Artificial neural networks and conditional stochastic simulations for characterization of aquifer heterogeneity
AuthorBalkhair, Khaled Saeed
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PublisherThe University of Arizona.
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AbstractAlthough it is one of the most difficult tasks in hydrology, delineation of aquifer heterogeneity is essential for accurate simulation of groundwater flow and transport. There are various approaches used to delineate aquifer heterogeneity from a limited data set, and each has its own difficulties and drawbacks. The inverse problem is usually used for estimating different hydraulic properties (e.g. transmissivity) from scattered measurements of these properties, as well as hydraulic head. Difficulties associated with this approach are issues of indentifiability, uniqueness, and stability. The Iterative Conditional Simulation (ICS) approach uses kriging (or cokriging), to provide estimates of the property at unsampled locations while retaining the measured values at the sampled locations. Although the relation between transmissivity (T) and head (h) in the governing flow equation is nonlinear, the cross covariance function and the covariance of h are derived from a first-order-linearized version of the equation. Even if the log transformation of T is adopted, the nonlinear nature between f (mean removed Ln[T]) and h still remains. The linearized relations then, based on small perturbation theory, are valid only if the unconditional variance of f is less than 1.0. Inconsistent transmissivity and head fields may occur as a result of using a linear relation between T and h. In this dissertation, Artificial Neural Networks (ANN) is investigated as a means for delineating aquifer heterogeneity. Unlike ICS, this new computational tool does not rely on a prescribed relation, but seeks its own. Neural Networks are able to learn arbitrary non-linear input-output mapping directly from training data and have the very advantageous property of generalization. For this study, a random field generator was used to generate transmissivity fields from known geostatistical parameters. The corresponding head fields were obtained using the governing flow equation. Both T and h at sampled locations were used as input vectors for two different back-propagation neural networks designed for this research. The corresponding values of transmissivities at unsampled location (unknown), constituting the output vector, were estimated by the neural networks. Results from the ANN were compared to those obtained from the (ICS) approach for different degrees of heterogeneity. The degree of heterogeneity was quantified using the variance of the transmissivity field, where values of 1.0, 2.0, and 5.0 were used. It was found that ANN overcomes the limitations of ICS at high variances. Thus, ANN was better able to accurately map the highly heterogeneous fields using limited sample points.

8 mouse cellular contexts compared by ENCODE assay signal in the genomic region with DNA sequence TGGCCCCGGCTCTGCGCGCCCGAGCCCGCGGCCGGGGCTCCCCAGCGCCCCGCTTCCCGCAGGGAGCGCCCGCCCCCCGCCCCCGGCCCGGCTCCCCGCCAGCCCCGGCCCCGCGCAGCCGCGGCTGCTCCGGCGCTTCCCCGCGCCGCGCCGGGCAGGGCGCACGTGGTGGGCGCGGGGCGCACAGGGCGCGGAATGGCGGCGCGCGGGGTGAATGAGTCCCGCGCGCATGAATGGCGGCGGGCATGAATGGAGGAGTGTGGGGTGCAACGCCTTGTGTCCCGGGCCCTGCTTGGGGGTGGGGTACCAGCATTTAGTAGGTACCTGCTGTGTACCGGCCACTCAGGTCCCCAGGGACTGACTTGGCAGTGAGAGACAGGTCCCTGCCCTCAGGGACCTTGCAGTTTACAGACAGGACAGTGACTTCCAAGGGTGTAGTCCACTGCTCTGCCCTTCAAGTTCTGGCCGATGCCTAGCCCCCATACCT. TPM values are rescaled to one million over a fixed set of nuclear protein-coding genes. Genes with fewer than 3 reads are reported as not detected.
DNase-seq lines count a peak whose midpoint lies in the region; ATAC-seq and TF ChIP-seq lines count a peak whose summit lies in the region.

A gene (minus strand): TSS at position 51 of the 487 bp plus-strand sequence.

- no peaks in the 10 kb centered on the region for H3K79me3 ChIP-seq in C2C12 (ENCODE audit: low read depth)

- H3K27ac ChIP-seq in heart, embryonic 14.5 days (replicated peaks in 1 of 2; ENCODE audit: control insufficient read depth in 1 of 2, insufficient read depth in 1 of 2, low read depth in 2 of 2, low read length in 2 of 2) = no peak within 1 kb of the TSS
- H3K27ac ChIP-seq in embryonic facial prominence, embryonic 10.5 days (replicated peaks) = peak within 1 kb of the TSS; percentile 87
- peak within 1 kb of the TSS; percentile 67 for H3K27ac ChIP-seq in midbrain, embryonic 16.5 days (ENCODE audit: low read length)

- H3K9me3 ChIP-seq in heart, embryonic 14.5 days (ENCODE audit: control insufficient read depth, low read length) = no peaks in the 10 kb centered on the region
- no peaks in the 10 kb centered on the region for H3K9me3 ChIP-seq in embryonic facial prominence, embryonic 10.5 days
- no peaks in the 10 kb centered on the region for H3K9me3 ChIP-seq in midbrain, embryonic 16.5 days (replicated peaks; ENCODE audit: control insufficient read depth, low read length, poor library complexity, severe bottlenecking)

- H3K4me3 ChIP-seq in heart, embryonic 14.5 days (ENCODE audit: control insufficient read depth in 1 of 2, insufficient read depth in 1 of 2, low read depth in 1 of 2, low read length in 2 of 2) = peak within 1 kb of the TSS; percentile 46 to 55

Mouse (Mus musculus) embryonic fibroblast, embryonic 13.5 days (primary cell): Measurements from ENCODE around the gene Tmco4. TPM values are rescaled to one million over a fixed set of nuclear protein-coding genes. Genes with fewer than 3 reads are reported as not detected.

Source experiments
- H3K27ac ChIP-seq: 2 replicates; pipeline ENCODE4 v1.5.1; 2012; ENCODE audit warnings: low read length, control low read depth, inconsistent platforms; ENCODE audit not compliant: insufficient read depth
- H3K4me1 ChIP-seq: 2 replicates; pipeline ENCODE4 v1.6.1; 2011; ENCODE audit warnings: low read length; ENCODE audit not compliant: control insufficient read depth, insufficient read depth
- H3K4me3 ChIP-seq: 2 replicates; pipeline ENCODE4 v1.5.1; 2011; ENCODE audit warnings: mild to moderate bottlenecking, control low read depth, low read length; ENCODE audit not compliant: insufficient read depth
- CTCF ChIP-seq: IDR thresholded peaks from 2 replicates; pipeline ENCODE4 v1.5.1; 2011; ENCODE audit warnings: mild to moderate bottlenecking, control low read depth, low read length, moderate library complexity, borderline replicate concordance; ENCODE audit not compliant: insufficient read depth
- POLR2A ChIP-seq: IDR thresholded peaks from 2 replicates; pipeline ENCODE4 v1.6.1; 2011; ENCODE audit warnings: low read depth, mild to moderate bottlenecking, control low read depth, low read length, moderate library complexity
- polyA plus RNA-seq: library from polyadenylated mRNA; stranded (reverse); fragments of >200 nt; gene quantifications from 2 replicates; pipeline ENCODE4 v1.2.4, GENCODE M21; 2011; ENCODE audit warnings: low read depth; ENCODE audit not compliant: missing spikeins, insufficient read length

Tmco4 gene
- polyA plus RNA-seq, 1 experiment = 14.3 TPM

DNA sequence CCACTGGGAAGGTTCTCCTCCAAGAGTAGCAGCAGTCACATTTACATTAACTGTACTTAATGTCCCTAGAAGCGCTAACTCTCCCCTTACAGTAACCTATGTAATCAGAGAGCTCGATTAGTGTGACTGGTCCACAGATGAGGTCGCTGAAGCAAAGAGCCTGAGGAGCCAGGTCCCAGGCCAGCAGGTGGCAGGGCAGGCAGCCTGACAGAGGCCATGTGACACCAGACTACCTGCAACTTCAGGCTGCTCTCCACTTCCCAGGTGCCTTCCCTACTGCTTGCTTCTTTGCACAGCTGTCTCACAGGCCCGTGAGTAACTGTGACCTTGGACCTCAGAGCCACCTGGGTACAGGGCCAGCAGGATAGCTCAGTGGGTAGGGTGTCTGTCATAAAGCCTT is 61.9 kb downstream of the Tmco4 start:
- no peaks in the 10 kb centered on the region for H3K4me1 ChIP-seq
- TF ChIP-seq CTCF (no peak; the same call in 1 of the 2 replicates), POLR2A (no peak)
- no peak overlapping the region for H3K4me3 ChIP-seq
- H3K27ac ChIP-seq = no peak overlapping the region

Degree ProgramGraduate College
Hydrology and Water Resources